My approach is to build a readership through common interests, sharing how I approach my research and writing, and recommending other books in the genre - we’re all united through a love of reading. Although I favour content marketing, I am testing out some advertising, but it will be more effective when I have more books in the series.

Tell us something unexpected you discovered during your research 

The inspiration for writing a novel came from my research for a parish history, which I wrote in 2011 to help raise funds for my church’s restoration. I uncovered some strange stories, such as the wrong body being buried in the churchyard and a well-respected local solicitor ending up in court for an alleged assault. But the one that stands out was when a resident asked for a copy of a photograph I’d used in the book, showing a family at an upper window of his house watching the unveiling of the war memorial. 

He invited me round to see all the house deeds, which were on parchment with wax seals, and we worked out who the family members were. Then he said the landlord of the pub next door wanted to see me. We were taken down to the cellar, where the landlord pointed to a boarded-up space. ‘There’s a tunnel behind there,’ he said, ‘and I believe it runs underneath the cottages behind here.’

He wouldn’t open it for fear of finding dead bodies, but I already knew that soldiers had been sent to Seaton Carew in the 1700s to break up smuggling. This discovery certainly fired my imagination.

What was the hardest scene you remember writing?

The scene where William faces his father on the pier was particularly tricky. There was so much I wanted to convey: their relationship, William’s desperate need to understand why his Papa hated him, and the knowledge that he had to save him from jumping over the edge, for his Mama’s sake. But in that fraught situation, there would only be snatches of dialogue, half carried away by the wind. I therefore needed to find a way of conveying the emotion through narrative, using their actions and drawing on all William’s senses. I hope I managed to achieve that.

What are you planning to write next? 

I’m halfway through the second draft of book two in the series, A Maid’s Dilemma. This is the story of Grace, William’s childhood sweetheart, and what she gets up to while he is away. She’s a maid to Lady Forbes, who is making herself ill through drink. It’s a bit of a problem, since Lord Forbes is a staunch advocate of Temperance and is in denial about the whole thing! Grace decides she has to find out where the alcohol is coming from, despite warnings from her new love that she could put herself in danger. That tunnel just might make an appearance!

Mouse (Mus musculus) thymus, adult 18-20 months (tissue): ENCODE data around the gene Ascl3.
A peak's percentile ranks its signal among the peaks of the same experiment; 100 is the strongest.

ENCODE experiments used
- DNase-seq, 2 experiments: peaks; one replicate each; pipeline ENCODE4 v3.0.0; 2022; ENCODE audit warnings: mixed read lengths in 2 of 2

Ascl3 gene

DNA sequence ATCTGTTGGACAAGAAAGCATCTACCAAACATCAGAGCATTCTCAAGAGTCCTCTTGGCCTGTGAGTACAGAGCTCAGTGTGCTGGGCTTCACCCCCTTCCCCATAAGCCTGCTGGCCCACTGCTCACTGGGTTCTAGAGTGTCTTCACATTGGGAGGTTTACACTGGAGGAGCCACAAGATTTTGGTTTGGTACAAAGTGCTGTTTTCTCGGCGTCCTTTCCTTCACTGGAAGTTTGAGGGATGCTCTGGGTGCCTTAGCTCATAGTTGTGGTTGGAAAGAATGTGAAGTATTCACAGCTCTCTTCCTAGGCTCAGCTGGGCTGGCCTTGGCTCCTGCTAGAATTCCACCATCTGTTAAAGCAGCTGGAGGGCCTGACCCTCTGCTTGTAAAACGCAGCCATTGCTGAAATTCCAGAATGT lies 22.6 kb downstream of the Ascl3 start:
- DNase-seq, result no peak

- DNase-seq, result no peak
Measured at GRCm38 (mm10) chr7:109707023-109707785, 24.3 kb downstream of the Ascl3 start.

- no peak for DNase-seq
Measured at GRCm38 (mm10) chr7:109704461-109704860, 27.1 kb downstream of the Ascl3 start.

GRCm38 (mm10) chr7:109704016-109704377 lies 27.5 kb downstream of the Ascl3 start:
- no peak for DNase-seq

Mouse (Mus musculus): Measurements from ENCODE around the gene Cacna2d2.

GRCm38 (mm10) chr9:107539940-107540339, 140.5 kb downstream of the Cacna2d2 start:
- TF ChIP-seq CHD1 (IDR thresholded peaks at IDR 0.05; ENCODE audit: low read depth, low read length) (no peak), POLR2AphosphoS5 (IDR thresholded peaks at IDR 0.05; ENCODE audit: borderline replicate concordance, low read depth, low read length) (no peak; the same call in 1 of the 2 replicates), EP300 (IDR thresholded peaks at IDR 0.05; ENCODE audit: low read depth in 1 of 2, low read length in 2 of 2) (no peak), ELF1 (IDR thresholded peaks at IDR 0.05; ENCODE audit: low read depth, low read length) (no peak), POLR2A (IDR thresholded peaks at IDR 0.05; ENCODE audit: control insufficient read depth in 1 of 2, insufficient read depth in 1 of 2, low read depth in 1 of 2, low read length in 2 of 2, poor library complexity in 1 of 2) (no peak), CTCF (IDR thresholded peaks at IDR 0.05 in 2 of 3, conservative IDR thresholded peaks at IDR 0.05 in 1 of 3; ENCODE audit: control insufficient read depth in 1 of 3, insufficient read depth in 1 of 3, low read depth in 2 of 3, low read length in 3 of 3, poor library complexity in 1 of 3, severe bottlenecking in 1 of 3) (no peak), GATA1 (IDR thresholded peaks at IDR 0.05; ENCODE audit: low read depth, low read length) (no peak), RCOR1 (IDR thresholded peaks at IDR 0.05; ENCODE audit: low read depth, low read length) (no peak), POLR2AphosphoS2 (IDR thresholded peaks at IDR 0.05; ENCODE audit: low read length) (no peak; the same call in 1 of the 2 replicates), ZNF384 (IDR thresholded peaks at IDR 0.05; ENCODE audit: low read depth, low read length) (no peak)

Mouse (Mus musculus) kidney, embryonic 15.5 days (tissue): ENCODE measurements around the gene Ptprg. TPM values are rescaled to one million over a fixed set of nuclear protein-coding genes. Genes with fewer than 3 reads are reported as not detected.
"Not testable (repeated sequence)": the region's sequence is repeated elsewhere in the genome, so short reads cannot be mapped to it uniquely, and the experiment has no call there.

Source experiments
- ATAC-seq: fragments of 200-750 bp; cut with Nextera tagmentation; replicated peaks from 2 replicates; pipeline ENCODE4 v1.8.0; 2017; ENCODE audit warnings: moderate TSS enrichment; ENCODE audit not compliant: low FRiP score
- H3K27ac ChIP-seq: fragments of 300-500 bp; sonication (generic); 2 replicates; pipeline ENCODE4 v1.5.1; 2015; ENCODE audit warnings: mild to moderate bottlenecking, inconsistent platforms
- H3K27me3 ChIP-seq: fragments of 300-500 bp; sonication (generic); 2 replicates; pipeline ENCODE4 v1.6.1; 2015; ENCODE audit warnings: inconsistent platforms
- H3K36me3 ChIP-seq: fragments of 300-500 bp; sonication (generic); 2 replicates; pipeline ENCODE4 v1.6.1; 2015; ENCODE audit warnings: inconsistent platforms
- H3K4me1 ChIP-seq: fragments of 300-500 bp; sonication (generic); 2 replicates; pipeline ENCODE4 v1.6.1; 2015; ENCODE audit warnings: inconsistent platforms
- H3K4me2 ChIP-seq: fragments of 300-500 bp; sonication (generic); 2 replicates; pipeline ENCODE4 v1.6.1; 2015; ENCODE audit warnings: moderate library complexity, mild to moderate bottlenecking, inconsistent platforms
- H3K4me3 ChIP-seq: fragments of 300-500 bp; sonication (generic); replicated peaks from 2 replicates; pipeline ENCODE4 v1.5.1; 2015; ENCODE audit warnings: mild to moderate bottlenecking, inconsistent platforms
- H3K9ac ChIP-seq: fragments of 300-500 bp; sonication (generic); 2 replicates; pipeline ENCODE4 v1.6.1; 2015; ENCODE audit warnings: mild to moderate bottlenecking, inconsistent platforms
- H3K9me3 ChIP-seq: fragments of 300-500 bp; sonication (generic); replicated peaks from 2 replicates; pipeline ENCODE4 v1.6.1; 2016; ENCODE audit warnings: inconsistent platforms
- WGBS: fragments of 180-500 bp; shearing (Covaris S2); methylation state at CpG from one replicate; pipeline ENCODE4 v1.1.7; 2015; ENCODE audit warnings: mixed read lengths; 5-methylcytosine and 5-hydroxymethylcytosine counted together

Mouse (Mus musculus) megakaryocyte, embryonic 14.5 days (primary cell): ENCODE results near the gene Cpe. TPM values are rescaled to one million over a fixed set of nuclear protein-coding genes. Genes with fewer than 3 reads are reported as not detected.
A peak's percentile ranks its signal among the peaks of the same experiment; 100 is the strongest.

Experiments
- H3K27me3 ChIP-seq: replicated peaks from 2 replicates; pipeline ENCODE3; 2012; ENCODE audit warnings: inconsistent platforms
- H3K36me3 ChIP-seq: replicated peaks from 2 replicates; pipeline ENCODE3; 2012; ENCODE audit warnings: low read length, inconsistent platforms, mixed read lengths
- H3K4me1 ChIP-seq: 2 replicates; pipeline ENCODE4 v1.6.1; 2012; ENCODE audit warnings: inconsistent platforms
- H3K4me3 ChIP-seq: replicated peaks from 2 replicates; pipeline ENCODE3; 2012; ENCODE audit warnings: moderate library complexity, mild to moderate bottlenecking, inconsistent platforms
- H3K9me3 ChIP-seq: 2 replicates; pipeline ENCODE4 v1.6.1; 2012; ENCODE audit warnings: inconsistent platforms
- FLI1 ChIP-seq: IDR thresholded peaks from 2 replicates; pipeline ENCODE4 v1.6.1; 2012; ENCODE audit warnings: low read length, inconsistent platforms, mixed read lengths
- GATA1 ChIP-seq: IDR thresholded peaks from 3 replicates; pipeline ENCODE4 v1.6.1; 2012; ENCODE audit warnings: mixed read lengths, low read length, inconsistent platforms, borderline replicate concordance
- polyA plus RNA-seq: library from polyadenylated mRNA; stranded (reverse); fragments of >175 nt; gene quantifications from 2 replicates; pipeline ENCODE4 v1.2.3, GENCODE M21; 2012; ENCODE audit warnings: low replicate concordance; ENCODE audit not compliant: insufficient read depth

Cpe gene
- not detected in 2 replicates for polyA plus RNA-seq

Juliette Lawson 

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About the Author

Juliette Lawson lives by the sea at Seaton Carew, part of Hartlepool, in north east England. A classics degree, a passion for local history and many years spent exploring her family tree meant that historical fiction was a natural choice when deciding to write a novel. The inspiration for her Seaton Carew Sagas series came from research undertaken for a parish history to raise funds for her local church. As well as enjoying historical novels, Juliette also reads contemporary fiction, thrillers, cozy mysteries, and books with interesting locations. She sings in the church choir and her local Ladies' Choir, plays violin and piano (badly), knits and sews, and loves spending time with her granddaughters. Find out more at Juliette's website https://juliettelawson.com/ and find her on Facebook, Pinterest and Twitter @juliette_author

21 September 2020

Guest Post: Writing a Novel, by Kate Ferguson ~ Part One: The Writing Process

The first thing to do is take a walk. The road ahead is long and hard and paved with self-doubt. Might as well get some fresh air.    

The overwhelming odds are the world won't take any notice. There's a pandemic to think about. Also ironing, Instagram, climate change and Netflix. 

Accept this as the likeliest outcome and do it anyway. You cannot fall in love with a person while being obsessed with how to sell them. The same applies to your novel.